1910 look of Palace

The Imperial Castle as originally built.
Following damage in the Second World War the tower was reduced in height

Image;info-poland.buffalo.edu


Saturday, 17 January 2015

St Anthony


Today, 17th January, is the feast of St Antony of Egypt. Here are some images of him in medieval stained glass posted on the Medieval Religion discussion group by the Rev Gordon Plumb. Click on the links to view the panels.

Chartres, Cathédrale Notre Dame, Bay 30b:
and panels 1-7:
panels 8-14:
panels 15-21:

Langport, All Saints, Somerset, East window B3:
and

Oxford, Balliol College Chapel, nV, 2b:

Gresford, Trevor Chapel, East window, 3d:

Gresford, Trevor Chapel, East window, 3c:
and a detail of his pig:

Rivenhall, St Mary and All Saints, Essex, East window 4c, 16th century.:

Stanford-on-Avon, St Nicholas, Northamptonshire, wI, 1b:

In addition there is another image of Antony posted on the Flickr site today by Fr Lawrence Lew, OP:

The New Liturgical Movement has an interesting illustrated post from Gregory di Pippo about St Antony and the promption of his cult bt St Athanasius in his biography which can be read at The Feast of St Anthony the Abbot

Friday, 16 January 2015

St Joseph Vaz


Today is the feast of St Joseph Vaz, who was canonised on Wednesday by the Pope in Colombo during his visit to Sri Lanka. St Joseph was an Oratorian from Goa, where he was born in 1651, and who is known as the Apostle of Sri Lanka (Ceylon). He died in 1711. There is an account of his life at Joseph Vaz 


Joze-Vaz.jpg

St Joseph Vaz

Image: Wikipedia

There is a report frpm the BBC about the canonisation ceremony which can be seen at Pope in Sri Lanka: Huge crowds for Colombo Mass

The Pope's address can be read on the Zenit newsagency website at Pope Draws 3 Lessons From Saint He Canonized Today in Colombo

This evening at the Oxford Oratory following Mass for the feast we had Solemn Pontifical Benediction conducted by Bishop Robert. Here are two photographs of this taken by a friend:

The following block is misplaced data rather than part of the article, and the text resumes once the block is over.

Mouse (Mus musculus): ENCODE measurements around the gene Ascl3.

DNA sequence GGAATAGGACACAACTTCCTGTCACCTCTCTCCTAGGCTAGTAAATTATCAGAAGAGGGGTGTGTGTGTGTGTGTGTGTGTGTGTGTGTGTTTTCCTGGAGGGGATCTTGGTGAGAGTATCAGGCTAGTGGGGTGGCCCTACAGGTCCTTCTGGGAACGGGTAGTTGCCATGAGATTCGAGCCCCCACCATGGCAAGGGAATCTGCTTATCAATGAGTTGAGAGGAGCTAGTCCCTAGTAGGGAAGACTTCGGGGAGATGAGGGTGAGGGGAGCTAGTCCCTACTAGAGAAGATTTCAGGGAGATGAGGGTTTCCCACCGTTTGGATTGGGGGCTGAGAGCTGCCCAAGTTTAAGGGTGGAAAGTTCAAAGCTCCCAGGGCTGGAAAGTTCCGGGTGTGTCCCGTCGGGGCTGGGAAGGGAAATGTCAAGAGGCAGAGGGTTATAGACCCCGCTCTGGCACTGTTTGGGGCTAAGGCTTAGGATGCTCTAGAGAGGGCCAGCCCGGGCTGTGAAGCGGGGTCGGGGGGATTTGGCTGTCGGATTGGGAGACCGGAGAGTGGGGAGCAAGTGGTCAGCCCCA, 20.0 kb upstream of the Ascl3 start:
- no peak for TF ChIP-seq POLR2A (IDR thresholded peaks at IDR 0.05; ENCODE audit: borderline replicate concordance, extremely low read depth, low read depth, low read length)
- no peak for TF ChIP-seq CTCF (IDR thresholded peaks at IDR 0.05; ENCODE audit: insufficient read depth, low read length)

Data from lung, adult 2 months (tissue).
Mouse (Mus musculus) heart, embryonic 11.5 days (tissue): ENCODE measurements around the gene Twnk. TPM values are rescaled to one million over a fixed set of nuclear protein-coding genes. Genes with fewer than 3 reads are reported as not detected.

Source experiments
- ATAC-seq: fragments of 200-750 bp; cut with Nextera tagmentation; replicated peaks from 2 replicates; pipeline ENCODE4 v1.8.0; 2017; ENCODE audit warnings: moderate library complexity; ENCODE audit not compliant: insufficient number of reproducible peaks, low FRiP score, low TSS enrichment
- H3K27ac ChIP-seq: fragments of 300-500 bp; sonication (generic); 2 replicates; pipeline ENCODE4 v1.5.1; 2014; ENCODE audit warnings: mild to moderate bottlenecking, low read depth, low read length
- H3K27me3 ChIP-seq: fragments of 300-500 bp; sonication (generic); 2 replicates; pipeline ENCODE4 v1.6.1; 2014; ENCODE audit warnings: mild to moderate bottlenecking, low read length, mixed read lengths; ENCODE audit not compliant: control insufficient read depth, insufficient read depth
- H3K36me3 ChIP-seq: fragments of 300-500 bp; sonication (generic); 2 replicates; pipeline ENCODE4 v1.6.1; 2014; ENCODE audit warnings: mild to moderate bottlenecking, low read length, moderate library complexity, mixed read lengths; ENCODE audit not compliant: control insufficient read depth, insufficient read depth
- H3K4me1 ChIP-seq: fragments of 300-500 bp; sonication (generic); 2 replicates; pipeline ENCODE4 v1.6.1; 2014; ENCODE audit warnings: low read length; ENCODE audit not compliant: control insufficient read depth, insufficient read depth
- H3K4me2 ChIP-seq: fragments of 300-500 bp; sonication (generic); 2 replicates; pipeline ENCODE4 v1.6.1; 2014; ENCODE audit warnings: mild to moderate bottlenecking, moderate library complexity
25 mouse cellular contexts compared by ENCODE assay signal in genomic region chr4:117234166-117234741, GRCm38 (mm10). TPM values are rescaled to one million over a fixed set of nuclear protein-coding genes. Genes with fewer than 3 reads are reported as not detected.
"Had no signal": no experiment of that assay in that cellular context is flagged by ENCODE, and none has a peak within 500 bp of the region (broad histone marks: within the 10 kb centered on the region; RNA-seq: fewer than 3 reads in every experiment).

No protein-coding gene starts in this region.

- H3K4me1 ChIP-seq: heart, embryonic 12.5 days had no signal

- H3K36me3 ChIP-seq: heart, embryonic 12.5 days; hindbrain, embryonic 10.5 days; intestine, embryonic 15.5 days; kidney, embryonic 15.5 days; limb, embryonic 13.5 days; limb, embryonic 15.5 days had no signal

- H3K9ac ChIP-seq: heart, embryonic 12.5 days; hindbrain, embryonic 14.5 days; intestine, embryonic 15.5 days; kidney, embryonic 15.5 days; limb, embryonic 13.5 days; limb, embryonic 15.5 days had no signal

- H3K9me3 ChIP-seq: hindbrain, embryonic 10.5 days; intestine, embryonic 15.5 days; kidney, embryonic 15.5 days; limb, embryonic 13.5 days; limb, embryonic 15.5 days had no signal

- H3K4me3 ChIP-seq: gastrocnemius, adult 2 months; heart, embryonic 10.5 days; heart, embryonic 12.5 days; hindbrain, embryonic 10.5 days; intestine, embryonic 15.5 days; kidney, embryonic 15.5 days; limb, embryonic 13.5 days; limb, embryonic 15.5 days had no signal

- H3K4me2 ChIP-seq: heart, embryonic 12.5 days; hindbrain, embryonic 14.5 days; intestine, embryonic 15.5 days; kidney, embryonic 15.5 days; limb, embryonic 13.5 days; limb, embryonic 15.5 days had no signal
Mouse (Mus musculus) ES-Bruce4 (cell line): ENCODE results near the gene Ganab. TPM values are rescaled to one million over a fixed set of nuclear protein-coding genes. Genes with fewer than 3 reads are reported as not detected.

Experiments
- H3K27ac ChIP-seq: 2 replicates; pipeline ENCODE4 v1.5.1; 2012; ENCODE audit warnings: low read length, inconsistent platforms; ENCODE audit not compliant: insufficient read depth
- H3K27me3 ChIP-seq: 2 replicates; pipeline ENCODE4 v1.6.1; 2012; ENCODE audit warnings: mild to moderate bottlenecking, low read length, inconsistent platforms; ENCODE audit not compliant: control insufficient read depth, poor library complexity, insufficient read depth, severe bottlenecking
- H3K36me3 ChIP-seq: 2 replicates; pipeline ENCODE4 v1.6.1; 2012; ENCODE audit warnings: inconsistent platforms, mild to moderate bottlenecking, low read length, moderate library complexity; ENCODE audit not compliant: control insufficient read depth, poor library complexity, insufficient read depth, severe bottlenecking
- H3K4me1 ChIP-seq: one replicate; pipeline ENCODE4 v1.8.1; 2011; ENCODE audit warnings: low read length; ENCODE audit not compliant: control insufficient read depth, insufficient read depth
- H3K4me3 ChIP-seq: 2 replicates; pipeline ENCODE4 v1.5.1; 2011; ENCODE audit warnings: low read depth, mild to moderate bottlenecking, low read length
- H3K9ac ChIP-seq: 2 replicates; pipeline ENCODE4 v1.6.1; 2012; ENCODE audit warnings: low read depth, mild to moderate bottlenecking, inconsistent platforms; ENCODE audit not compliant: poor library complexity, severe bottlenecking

https://fbcdn-sphotos-c-a.akamaihd.net/hphotos-ak-xap1/v/t1.0-9/10931510_10152692086416297_4906042513674432288_n.jpg?oh=a2e1af102393e2c67f5024c5f5b3409a&oe=55308922&__gda__=1429058935_7546384c0301a90d041d2f227cb216e4

https://scontent-a-lhr.xx.fbcdn.net/hphotos-xaf1/v/t1.0-9/10931242_10152692089206297_2200591109425537694_n.jpg?oh=cf3be654de0453384ae170a9c1bfafb7&oe=5564BDBD

Images: Irim Sarwar

On Sunday the 11am Mass at the Oratory will be in honour of St Joseph and will conclude with the singing of the Te Deum to give thanks for his canonisation. 

May St Joseph Vaz continue to pray for the people of Sri Lanka and Goa and for the Oratories worldwide

Thursday, 15 January 2015

More medieval images of St Hilary



Following on from my recent post here are some more medieval images of St Hilary of Poitiers, courtesy of John Dillon from the Medieval Religion discussion group. Click on the links to view the pictures:

a) Hilary of Poitiers as depicted in an eleventh-century copy of his Vita by St. Venantius Fortunatus (Montpellier, Faculté de Médecine, ms. 48, fol. 31v):

b) Hilary of Poitiers' soul received by angels as portrayed on a later eleventh- or early twelfth-century capital in the église Saint-Hilaire-le-Grand in Poitiers:

c) Hilary of Poitiers (at right) blessing St. Troecia / Troesia (Ste. Triaise) as portrayed on an earlier twelfth-century relief now in the Musée Sainte-Croix in Poitiers:

d) Hilary of Poitiers' soul received by an angel as portrayed on the surviving fragment of his mid-to-later twelfth-century cenotaph in the église Saint-Hilaire-le-Grand in Poitiers:
Detailed views, at different resolutions, of a cast of this sculpture belonging to the Musées de Poitiers are available here:

e) Hilary of Poitiers (at left) at the Council of Seleucia and devils inspiring and tormenting the non-Nicene (heretical) bishops as portrayed on the later twelfth-century lintel of the west portal of the église (ancienne collégiale) Saint-Hilaire in Sémur-en-Brionnais (Saône-et-Loire):